I have been blessed with being able to stay at the same company for 19 years. However, in the year 2014, being ‘stuck’ with one company for so long may be considered a stigma by some.
The reality is I have jumped around, just within the same company.
I have done different jobs from finance, planning, operations, manufacturing, purchasing and event marketing to marketing strategy. Looking back now, I am very grateful that I have had opportunities to do so many different jobs at Intel. It gives me perspective on how a company is run.
Being a marketing strategist, I set up strategies and offer guidance for different marketing functions and geographies to follow. To understand our audience and overall competitive landscape, I talk to our sales team, customers, read third-party research and conduct focus group testing with our researchers. I make sure that I do my homework and the strategy is backed with data and extensive research. This is a good start but it is not enough! In the past, I would read about Search Engine Marketing (SEM) but was not able to make connections as to how that impacted web traffic, content creation and user experience design of a web page. I have had a Twitter account, but I did not know how Twitter could be incorporated into the overall integrated marketing mix. Also, I did not know that different writing styles were needed for Twitter communications.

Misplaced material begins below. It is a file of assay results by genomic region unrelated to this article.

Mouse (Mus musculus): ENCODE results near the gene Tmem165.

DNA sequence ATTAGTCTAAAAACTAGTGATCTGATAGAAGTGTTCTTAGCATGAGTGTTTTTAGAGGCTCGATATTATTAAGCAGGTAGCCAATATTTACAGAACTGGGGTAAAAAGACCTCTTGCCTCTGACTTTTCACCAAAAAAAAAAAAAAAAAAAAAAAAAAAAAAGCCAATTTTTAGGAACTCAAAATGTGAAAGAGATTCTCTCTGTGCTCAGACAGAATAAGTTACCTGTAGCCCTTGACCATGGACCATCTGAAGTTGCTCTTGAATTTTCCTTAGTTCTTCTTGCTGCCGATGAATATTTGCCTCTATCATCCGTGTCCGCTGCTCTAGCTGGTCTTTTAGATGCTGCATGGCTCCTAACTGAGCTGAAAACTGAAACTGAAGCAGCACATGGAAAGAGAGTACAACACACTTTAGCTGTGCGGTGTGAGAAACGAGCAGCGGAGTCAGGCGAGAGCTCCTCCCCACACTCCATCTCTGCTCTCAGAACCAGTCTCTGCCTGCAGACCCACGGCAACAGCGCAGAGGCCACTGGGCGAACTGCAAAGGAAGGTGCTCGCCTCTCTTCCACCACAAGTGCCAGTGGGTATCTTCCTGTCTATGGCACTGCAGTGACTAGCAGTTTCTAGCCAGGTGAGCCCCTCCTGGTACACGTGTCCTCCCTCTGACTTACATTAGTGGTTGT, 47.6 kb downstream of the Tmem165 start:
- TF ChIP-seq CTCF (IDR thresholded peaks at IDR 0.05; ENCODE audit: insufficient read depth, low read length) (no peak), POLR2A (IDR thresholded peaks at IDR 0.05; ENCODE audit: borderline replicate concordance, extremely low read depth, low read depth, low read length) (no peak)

I asked myself: If I could not understand how everything was connected, how could I provide proper guidance to my fellow marketing colleagues?
In 2011, I decided to be a blogger, launch my own website and syndicate my blogs to different social media outlets. I wanted to understand how “things” work. Through the launch and re-launch of my website, I learned about user-experience, keyword search, web design, and web traffic tracking. Through e-mail campaigns, I learned that lead generation was incredibly challenging. Throughout blogging, I learned that having a point of view and the quality of content matters. Through syndicating blog content, I learned about various social media outlets. I needed to find which ones worked for me.
Furthermore, I even spent my own money buying Facebook ads to get a sense of how to optimize ad buying. I have learned so much in the past two and a half years. I still talk to my sales team, my target audience, and I still read secondary reports about trends and pundits’ opinions. Also, I still work closely with my researchers to conduct primary research for product and audience studies. These are still great ways to learn.
But I’ve come to realize that the best way to learn is to get my hands dirty.
Be in the trenches and just get things done any way possible. Get out your own shovels and start digging your own trenches. You will be surprised what comes out of it.
“…to learn and not to do is really not to learn. To know and not to do is really not to know.” ― Stephen R. Covey, The 7 Habits of Highly Effective People: Powerful Lessons in Personal Change